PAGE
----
Education for Liberal Democracy: Using Classroom Discussion to Build Knowledge and Voice (Multicultural Education) (Paperback)
Our democracy is in crisis. Both political trust and a shared standard of truth are broken. In this book, Walter Parker shows why and how civic education can help. Offering a centrist approach suitable for a polarized society, Parker focuses on two linked curriculum objectives: disciplinary knowledge and voice. He illustrates how classroom discussion, alongside concept formation and deep reading, expand students' minds while developing their ability to speak with others and form opinions. When children come to school, they emerge from the private chrysalis of babyhood and kin to interact with a diverse student body along with teachers, curriculum, instruction, and the school's unique mission: education. Parker argues that these assets make school the ideal place to teach young people the liberal arts of studying and discussing public issues and academic controversies, both in and beyond school. The chapters in this collection, spanning 20 years and coming from one of civic education's most influential scholars, show that voice can be taught right alongside disciplinary knowledge. Drawing students into dialogue with one another on the curriculum's central questions is a teacher's most ambitious goal and, when it happens, teaching's greatest accomplishment.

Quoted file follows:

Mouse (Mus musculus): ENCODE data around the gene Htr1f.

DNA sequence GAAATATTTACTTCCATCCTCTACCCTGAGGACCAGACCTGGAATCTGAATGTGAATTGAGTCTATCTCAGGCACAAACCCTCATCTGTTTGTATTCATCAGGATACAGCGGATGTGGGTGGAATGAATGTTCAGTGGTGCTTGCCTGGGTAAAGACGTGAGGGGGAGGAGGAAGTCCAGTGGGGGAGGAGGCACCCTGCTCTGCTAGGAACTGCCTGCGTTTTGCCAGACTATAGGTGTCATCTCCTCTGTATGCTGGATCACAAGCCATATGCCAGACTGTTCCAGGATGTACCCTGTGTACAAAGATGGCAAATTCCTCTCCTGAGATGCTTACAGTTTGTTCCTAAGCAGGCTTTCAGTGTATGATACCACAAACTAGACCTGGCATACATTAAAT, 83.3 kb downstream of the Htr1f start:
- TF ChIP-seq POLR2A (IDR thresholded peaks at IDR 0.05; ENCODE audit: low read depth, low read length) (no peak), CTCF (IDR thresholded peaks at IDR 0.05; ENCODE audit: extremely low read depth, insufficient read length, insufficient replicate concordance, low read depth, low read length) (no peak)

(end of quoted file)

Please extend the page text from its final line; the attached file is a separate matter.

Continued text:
- Argues that the proper aim of civic education in schools is to shore up liberal democracy.
- Shows how discussion can be a main course, and not a side dish, of classroom instruction.
- Demonstrates how to use discussion to develop voice, defined as the freedom to make and express uncoerced decisions, and disciplinary knowledge, defined as the knowledge that results from a public process of error-seeking, contestation, and validation.
- Explains why students need to learn both disciplinary knowledge and voice if they are to take their place on the public stage and hold the "office of citizen" in a democracy.
- Treats subject-centered and student-centered instruction as partners, not opponents.